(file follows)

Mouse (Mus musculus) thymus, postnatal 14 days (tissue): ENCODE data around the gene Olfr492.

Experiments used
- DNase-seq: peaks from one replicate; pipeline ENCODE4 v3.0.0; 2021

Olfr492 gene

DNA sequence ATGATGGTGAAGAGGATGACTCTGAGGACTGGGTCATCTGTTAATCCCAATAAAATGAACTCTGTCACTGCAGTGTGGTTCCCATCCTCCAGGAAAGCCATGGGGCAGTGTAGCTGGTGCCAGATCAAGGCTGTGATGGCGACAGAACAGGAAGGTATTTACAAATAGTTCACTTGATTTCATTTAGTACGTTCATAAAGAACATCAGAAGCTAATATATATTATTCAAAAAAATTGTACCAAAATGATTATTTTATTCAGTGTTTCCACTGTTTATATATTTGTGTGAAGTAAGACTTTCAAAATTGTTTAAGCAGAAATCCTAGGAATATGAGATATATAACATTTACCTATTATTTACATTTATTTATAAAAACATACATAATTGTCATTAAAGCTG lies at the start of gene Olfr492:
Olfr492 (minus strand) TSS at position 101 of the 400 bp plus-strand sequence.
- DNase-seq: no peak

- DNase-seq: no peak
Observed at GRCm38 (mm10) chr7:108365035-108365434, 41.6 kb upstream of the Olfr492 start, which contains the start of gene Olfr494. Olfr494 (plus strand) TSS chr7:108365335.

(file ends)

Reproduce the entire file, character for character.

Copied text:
Mouse (Mus musculus) thymus, postnatal 14 days (tissue): ENCODE data around the gene Olfr492.

Experiments used
- DNase-seq: peaks from one replicate; pipeline ENCODE4 v3.0.0; 2021

Olfr492 gene

DNA sequence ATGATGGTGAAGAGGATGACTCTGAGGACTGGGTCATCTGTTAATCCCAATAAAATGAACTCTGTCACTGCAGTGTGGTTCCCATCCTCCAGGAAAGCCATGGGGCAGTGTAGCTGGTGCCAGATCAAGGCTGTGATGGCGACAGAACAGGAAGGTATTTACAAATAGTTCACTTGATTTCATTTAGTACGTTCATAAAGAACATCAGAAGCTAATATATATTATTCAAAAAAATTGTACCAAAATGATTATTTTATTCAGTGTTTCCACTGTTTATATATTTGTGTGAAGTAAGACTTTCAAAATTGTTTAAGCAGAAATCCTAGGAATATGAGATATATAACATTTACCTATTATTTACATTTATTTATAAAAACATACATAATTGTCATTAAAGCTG lies at the start of gene Olfr492:
Olfr492 (minus strand) TSS at position 101 of the 400 bp plus-strand sequence.
- DNase-seq: no peak

- DNase-seq: no peak
Observed at GRCm38 (mm10) chr7:108365035-108365434, 41.6 kb upstream of the Olfr492 start, which contains the start of gene Olfr494. Olfr494 (plus strand) TSS chr7:108365335.